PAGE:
Even without accompanying speech, the semantic meanings conveyed by gesture are important for communication. Marentette et al. showed this in children's production of pantomime gestures, or non-co-speech gestures, that were performed during children's spoken narratives. Marentette et al. found that narratives that included non-co-speech gestures were longer and sometimes of higher quality than those with only co-speech gestures, suggesting that expressing information uniquely in gesture (and not in speech) can improve the overall quality of children's narratives. Hsu et al. make a similar point based on their analysis of gestures taken from a corpus of American TV talk shows. They discuss many examples of what they call “speech-embedded nonverbal depictions,” that is, non-verbal communicative cues presented iconically, but without simultaneously co-occurring speech. The authors argue that such depictions are frequently overlooked in the literature, and argue for their theoretical and functional significance. Taken together, these papers demonstrate how gestures activate semantic meanings that do not rely on accompanying speech and that contribute to the on-going narrative.
The benefits of gesture for comprehension also go beyond the purely semantic; gestures can also affect other areas of language processing from low-level phonemic recognition to high-level social judgments about the speaker. Hoetjes and Maastricht examined second language (L2) phoneme acquisition, with a focus on the complexity of both the phonemes and of the gestures observed. Gestures were either simple (pointing) or more complex (iconic) gestures, and the to-be-learned Spanish phonemes were either simple (contained in the Dutch phoneme inventory) or complex (not contained in the Dutch phoneme inventory). While the more complex gesture enhanced learning of the simple phoneme, it was detrimental to learning the complex phoneme. At the other end of the spectrum, gestures can also affect high-level social judgments about a speaker. Billot-Vasquez et al. found that native Mandarin and Japanese speakers evaluated the accents of non-native speakers and the non-native speakers themselves more favorably when they produced a familiar emblematic gesture with their speech compared to producing the speech alone. These papers suggest that gestures can contribute more to language than just activating a particular semantic meaning.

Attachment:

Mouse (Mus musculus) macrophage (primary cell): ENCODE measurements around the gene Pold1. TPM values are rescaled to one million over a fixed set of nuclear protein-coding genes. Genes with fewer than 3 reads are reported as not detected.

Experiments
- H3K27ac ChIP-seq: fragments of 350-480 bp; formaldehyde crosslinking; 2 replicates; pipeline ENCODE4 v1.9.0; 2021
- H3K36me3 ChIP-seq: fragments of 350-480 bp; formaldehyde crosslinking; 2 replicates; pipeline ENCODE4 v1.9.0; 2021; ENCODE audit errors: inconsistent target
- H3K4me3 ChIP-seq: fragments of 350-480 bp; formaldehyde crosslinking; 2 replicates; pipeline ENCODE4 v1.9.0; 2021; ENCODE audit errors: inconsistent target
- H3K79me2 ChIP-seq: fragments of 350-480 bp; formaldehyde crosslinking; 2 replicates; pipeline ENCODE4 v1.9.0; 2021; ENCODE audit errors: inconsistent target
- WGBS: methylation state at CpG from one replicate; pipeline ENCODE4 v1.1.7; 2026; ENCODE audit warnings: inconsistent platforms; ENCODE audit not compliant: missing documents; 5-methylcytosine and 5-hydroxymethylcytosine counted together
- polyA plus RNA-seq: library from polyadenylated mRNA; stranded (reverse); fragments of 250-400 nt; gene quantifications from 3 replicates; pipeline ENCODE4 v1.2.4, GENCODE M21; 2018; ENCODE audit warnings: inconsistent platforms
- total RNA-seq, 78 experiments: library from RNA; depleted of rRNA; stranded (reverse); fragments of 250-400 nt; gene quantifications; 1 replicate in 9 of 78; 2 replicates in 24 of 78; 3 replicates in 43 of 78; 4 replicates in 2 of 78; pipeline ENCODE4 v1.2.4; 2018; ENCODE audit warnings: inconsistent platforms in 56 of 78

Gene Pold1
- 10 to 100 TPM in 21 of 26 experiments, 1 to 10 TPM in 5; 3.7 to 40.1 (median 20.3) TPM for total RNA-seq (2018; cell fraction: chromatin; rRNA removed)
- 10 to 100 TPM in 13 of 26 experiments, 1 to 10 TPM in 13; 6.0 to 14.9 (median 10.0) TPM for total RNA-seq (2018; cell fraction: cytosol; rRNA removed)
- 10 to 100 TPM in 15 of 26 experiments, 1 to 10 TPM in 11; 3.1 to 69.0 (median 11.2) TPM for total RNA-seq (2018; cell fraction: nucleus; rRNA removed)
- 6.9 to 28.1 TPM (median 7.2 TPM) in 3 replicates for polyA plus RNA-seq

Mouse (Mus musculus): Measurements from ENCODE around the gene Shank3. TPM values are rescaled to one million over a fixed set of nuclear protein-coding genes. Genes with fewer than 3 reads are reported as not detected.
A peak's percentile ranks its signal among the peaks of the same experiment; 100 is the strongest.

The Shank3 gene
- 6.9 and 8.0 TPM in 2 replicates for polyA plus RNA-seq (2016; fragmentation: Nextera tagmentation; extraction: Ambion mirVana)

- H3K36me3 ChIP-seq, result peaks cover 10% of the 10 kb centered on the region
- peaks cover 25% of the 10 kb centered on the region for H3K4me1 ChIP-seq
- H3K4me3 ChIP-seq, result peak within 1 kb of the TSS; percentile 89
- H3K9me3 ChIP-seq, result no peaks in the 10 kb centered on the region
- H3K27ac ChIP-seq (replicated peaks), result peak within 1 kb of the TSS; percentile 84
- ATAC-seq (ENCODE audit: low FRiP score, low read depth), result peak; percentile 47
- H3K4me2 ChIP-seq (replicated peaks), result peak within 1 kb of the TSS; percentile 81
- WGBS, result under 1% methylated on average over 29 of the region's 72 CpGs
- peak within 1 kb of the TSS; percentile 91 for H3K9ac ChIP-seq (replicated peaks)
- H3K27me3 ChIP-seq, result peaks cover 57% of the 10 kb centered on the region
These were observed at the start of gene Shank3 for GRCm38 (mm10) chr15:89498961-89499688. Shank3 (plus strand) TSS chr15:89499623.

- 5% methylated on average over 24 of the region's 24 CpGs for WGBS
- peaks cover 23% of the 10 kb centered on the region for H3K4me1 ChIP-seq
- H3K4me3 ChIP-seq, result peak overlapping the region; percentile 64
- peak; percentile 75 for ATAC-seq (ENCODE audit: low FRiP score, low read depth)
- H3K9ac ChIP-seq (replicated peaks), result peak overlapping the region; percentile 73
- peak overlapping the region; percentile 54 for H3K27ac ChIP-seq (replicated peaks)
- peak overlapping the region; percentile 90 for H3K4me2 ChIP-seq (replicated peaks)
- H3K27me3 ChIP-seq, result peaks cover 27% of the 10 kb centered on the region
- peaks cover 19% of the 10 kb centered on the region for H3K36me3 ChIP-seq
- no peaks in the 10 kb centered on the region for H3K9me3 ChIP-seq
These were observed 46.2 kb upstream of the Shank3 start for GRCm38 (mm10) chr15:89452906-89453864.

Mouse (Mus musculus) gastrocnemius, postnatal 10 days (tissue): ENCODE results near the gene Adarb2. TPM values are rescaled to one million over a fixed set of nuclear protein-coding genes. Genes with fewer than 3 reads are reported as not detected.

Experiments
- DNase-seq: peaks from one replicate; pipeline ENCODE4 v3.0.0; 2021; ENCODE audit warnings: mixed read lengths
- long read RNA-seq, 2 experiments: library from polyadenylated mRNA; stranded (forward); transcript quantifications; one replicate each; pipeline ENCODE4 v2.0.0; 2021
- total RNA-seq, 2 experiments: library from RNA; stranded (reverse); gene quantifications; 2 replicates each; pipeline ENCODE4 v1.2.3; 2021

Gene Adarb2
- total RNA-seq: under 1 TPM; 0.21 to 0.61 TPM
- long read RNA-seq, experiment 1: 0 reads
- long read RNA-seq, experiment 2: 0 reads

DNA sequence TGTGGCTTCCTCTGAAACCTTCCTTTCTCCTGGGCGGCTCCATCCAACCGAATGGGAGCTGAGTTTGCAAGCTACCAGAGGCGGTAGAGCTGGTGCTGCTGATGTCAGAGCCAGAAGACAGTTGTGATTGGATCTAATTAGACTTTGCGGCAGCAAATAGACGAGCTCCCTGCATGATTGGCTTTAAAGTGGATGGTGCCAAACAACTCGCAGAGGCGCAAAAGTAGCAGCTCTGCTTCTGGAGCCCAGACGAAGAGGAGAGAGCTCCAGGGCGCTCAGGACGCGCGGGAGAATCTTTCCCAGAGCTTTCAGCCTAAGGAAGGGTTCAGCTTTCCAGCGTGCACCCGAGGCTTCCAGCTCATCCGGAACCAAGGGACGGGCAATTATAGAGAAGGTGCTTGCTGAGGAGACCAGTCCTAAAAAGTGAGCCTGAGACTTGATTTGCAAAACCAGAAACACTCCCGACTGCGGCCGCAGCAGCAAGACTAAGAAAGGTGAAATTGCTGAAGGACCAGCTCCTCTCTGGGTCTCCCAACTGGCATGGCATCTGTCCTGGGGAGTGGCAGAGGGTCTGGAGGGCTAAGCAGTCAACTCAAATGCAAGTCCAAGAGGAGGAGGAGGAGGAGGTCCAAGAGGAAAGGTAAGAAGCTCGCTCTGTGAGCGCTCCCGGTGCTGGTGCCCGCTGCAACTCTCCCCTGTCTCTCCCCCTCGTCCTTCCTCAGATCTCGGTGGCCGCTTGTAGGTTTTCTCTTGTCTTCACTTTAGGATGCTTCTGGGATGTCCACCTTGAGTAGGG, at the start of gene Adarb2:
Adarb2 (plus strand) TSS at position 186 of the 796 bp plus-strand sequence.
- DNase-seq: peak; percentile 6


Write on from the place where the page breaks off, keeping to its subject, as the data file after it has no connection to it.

Even as gestures have these positive effects, they may also come with costs in some situations. Specifically, producing or processing a gesture may impose an additional cognitive cost for some speakers and listeners. This was shown by Rohrer et al. in the case of beat gestures (rhythmic hand movements without any semantic meaning) that accompanied speech in a listener's non-native language. Specifically, French intermediate learners of English watched a video of a speaker describing a short narrative event in either French or English using either beat gestures or no gesture. When the learners drew a depiction of the narrative, it was found that recall of the narrative was negatively affected by beat gestures when the narrative was presented in their non-native language. The authors propose that these gestures may have increased cognitive load. Further, Overoye and Wilson examined gesture's effects on working memory load during a verbal reasoning task. Gesturing while explaining verbal analogies did not alleviate the load on working memory (as has been shown in previous studies—e.g., Goldin-Meadow et al., 2001), but rather led to poorer performance on a secondary task than being prohibited from gesturing.